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Tharlo cover photo

Tharlo 2015


Distributed by Todos los Pueblos Productions

Directed by Pema Tseden
DVD, color, 88 min.

General Adult
Anthropology, Communism, Fiction, Human Relations, Storytelling

Date Entered: 08/17/2017

Reviewed by Linda Frederiksen, Washington State University, Vancouver, WA

The film begins with a middle-aged man rapidly reciting passages from Chairman Mao that he learned as a child. He is complimented on his good memory by the local police chief, who tells the shepherd derogatorily nicknamed “Ponytail” he must go a nearby city for an identification card. Once in the nameless city, Tharlo has his photograph taken and meets a young hairdresser. Yangchuo is a modern Tibetan woman who cut her hair short, smokes, drinks, and lusts after a different life. The simple shepherd is both scandalized by and attracted to her. After wolves kill several sheep, and in response to his lonely existence, Tharlo sells what remains of his property and goes back to the city for the woman.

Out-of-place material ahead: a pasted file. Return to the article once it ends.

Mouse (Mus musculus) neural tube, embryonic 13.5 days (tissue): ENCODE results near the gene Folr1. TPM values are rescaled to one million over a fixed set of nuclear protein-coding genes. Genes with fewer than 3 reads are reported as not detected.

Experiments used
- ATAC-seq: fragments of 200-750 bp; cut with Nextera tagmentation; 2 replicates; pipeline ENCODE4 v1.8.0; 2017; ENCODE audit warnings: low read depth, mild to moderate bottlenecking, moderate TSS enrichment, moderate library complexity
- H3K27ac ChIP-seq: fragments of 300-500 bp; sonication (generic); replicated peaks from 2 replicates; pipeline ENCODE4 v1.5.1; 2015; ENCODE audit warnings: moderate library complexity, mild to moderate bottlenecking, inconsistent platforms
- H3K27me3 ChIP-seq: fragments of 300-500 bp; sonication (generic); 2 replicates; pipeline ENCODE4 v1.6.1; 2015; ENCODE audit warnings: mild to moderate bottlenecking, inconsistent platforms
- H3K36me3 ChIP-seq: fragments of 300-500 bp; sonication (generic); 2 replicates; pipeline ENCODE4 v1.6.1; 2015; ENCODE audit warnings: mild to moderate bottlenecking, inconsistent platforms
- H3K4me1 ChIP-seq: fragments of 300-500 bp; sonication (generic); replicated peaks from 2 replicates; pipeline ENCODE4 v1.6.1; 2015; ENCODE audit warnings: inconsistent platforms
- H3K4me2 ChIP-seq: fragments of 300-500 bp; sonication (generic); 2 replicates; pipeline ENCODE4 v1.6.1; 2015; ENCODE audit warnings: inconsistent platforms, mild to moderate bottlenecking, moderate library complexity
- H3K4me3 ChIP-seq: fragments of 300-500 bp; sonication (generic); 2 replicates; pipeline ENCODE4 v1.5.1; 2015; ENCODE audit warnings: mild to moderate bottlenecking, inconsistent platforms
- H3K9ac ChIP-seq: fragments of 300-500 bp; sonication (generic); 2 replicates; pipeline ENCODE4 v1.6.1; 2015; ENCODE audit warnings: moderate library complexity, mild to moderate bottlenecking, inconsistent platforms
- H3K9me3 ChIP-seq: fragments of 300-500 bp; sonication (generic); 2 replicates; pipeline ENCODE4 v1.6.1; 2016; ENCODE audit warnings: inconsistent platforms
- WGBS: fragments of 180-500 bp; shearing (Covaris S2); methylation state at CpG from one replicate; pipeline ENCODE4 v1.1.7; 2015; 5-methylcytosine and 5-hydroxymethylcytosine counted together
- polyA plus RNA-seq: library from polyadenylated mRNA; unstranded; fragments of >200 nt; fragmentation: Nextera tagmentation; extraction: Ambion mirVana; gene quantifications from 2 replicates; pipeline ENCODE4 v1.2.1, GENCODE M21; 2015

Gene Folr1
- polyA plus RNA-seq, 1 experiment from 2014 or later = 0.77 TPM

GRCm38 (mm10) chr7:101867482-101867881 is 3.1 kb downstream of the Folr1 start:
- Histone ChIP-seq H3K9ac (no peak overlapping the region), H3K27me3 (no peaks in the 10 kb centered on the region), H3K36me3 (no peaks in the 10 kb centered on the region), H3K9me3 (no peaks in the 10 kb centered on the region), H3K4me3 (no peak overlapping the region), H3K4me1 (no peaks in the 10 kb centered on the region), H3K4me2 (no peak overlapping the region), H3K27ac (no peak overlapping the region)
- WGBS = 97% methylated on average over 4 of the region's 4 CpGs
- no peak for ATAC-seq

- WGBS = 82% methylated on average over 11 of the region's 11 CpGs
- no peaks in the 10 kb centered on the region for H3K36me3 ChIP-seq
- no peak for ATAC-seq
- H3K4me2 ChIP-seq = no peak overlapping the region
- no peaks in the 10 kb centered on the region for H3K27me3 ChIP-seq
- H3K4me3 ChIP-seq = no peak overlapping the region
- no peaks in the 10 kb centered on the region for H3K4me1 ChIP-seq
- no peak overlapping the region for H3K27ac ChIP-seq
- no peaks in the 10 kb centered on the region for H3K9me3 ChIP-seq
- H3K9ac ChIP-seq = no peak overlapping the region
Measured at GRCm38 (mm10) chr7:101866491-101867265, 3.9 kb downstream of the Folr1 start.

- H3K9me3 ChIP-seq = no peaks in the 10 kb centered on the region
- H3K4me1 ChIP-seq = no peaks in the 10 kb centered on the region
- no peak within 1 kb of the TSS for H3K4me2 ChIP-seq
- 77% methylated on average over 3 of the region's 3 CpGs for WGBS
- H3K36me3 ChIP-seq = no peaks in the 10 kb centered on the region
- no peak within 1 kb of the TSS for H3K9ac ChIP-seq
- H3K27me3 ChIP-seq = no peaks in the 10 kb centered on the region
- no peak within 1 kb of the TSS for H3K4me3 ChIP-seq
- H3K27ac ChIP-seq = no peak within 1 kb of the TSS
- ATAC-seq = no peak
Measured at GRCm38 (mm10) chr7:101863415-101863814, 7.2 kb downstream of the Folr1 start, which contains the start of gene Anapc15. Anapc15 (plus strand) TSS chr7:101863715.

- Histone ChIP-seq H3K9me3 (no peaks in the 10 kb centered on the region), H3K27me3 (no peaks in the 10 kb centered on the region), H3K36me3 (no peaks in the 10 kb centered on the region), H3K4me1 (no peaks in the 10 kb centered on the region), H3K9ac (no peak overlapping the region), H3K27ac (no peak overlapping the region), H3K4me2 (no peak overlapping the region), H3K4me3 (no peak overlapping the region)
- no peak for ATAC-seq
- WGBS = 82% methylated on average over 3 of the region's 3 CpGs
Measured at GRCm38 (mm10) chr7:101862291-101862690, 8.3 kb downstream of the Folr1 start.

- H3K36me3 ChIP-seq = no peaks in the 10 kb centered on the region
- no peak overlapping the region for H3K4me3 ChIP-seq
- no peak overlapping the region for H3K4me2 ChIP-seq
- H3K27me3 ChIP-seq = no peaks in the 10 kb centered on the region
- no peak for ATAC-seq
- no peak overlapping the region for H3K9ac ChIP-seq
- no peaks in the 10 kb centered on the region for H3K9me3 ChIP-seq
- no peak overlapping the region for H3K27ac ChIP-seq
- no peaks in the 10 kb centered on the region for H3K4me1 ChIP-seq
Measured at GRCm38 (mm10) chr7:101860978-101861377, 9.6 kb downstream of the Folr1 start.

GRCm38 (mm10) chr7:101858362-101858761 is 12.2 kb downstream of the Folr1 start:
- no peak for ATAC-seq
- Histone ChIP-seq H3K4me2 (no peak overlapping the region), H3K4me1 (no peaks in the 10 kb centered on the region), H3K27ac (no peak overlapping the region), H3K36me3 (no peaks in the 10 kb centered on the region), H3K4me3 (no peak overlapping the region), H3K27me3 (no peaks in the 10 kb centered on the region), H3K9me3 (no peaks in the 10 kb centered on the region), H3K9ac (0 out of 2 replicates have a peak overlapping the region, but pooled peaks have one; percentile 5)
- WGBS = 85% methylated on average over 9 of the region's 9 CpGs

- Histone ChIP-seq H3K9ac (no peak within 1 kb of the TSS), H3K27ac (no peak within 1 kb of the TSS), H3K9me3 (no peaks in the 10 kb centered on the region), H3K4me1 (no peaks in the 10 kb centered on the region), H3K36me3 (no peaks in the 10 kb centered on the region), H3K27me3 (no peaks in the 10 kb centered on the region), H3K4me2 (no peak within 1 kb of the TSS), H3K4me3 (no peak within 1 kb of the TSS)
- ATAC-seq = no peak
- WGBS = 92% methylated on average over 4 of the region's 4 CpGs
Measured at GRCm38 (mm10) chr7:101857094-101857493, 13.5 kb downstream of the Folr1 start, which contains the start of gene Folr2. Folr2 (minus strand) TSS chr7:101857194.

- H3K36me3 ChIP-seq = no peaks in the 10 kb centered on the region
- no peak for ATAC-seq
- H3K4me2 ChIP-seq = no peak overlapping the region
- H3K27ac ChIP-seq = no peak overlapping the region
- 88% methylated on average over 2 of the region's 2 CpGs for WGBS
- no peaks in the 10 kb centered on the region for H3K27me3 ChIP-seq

Filmed in black & white, the film skillfully illustrates the beauty and desolation of rural Tibet, while sound design captures the frenetic (in comparison) pace of city life. While the subtitles are small and difficult to read, and some of the camera techniques too obviously stylized, the other visual elements and acting succeed in telling the story of identity, loneliness, and culture clash. Adapted from the filmmaker’s own novella, this small allegorical tale set in the vastness of the Tibetan frontier won several international film festival awards and is recommended for viewers who enjoy artful dramas.